I was talking with the owner of a fairly successful shop in Boston the other day. He told me that, although his technicians’ productivity is above average, they still seem to have problems making flat rate on diagnostics. The shop has all the latest test equipment, plenty of diagnostic and repair information and well-trained techs. He asked, “What the heck are we missing?”
“Go back to basic diagnostic techniques,” I replied. And here’s what I meant. While most technicians possess the gift of deductive reasoning and state-of-the-art test equipment, they sometimes forget to follow some basic diagnostic techniques. No matter the type of vehicle or how complicated the problem, basic diagnostics begin with asking the right questions. Let’s explore how asking questions throughout the diagnostic process can save time and improve results.
It Starts on the Service Drive
Symptom descriptions included on the repair order must be comprehensive and accurate. The more detailed the symptom description is, the less work the technician will need to do. A complete symptom description also minimizes the risk of “fixing the wrong problem” and helps determine where to start the diagnosis. What is the key component in communicating the customer’s concern to the technician? The service advisor has to ask the right questions.
A checklist-style form that helps ask vehicle owners the right questions regarding their vehicle’s problems is a valuable tool. Where can you get these types of forms? You could create your own or you can use system-specific inspection forms and checklists developed by the Automotive Maintenance and Repair Association (AMRA) for their Motorist Assurance Program (MAP). Included in ALLDATA’s repair products under Shop Operations, these system-specific forms really help the service advisor get all the facts the technician needs to perform a quick and accurate diagnosis.
Ask the Customer for Help
You can’t fix what you can’t duplicate! Be sure to duplicate the exact conditions that cause the symptom(s) to occur. In other words, if the engine misfires only between 40-50 mph, don’t drive at 65-70 mph. This seems like simple advice but this detail is often overlooked.
What do you do when the customer’s concern can’t be duplicated? I’ve found it very beneficial to ask the owner come down and test drive the vehicle with you. Let them drive. A customer’s driving habits may differ from yours. Often the symptom can’t be duplicated. Other times, the way the owner drives the vehicle will reproduce the problem more consistently. In either case, the technician benefits. If the problem doesn’t occur, the owner believes you really tried. If it does, you know exactly how to drive the vehicle to duplicate the problem. Now it’s time to call on your scan tool for help. Plug it in, set it to record the PID information and go on a test drive.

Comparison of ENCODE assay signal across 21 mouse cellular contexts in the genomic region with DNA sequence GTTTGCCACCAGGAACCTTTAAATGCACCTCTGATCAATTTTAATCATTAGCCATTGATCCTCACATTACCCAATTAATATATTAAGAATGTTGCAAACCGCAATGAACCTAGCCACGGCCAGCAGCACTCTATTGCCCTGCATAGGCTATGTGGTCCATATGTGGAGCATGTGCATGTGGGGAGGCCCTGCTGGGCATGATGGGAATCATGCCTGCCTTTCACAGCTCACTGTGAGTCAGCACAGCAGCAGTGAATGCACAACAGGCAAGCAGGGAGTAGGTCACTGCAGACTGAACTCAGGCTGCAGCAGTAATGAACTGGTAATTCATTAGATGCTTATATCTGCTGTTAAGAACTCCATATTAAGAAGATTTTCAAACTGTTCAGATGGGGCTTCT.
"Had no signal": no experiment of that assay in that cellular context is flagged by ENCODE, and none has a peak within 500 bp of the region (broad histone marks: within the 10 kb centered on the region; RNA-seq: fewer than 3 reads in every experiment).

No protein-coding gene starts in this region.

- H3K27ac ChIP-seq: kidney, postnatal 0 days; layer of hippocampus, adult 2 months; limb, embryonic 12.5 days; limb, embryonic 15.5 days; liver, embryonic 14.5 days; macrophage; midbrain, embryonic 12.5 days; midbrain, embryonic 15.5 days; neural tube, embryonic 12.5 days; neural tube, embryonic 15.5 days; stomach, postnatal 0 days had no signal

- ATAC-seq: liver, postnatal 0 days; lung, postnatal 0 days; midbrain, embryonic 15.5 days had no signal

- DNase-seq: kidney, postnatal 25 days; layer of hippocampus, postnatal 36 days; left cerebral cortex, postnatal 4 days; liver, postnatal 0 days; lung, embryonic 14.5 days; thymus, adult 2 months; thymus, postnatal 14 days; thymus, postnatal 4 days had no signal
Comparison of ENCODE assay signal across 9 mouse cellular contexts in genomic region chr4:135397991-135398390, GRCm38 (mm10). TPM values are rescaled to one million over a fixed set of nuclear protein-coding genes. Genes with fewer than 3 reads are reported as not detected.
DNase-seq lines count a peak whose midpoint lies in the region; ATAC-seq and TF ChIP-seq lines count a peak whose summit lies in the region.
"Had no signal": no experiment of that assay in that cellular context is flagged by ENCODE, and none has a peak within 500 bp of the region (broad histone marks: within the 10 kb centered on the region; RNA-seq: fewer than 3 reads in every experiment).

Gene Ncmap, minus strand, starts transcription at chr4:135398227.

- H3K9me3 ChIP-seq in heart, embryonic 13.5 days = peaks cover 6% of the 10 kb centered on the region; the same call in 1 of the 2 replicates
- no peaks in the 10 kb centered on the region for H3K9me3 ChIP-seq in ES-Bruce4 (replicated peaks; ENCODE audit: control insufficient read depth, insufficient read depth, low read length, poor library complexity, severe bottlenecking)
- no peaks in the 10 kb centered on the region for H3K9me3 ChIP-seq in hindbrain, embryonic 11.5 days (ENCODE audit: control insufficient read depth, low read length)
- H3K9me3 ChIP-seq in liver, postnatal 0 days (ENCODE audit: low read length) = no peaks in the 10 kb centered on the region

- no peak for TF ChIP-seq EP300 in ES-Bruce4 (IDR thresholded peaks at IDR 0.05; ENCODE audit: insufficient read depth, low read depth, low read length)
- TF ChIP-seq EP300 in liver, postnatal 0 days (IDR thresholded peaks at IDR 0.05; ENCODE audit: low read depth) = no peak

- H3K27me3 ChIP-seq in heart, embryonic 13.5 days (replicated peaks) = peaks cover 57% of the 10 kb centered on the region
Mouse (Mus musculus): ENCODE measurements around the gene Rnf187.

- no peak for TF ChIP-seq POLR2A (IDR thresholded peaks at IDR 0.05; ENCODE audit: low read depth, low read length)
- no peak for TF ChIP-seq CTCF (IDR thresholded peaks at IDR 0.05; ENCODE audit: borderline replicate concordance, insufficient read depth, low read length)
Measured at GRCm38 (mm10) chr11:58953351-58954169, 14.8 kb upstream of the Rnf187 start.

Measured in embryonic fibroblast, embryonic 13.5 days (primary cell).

Keep a Positive Attitude
In troubleshooting, as with any other challenge, a positive attitude will lead to success. You can solve the problem. Don’t panic, don’t get frustrated—be patient. The best way to achieve and maintain a positive attitude is to remember that it’s a mathematical certainty that you will solve any reproducible problem. Above all, remember that your troubleshooting power comes from your troubleshooting process. A well-developed process will be one you can trust time after time. But what do you do when you get stuck? Ask yourself, “Am I too close to the problem?” or “Maybe I need a second opinion?”
Working as a Team
Most shops usually charge an hour for diagnostic time. If you have spent time looking at technical service bulletins, followed a diagnostic flow chart and exhausted the limits of your past experience, you may have consumed more than an hour—with no resolution.
Before you reach the end of the hour, ask for help. Check with other techs in your shop, post the symptoms and the tests you’ve done on an automotive forum, or subscribe to a diagnostic help line. Often times, these resources have had different experiences and training. Teamwork and information sharing can be very beneficial in a shop environment. This not only results in getting the vehicle back to the customer more quickly, it also fosters positive working relationships among technicians.
Whatever the future holds for the automotive industry and no matter how technical vehicles become, invariably there will be “break downs.” And although vehicles have become more complex, the basic rules of diagnosis haven’t changed. What has changed is the quantity of diagnostic information, the method of its delivery and the technological capabilities of automotive test equipment. As technicians, our job is to repair vehicles quickly and completely. To do that, sometimes we just have to ask the right questions.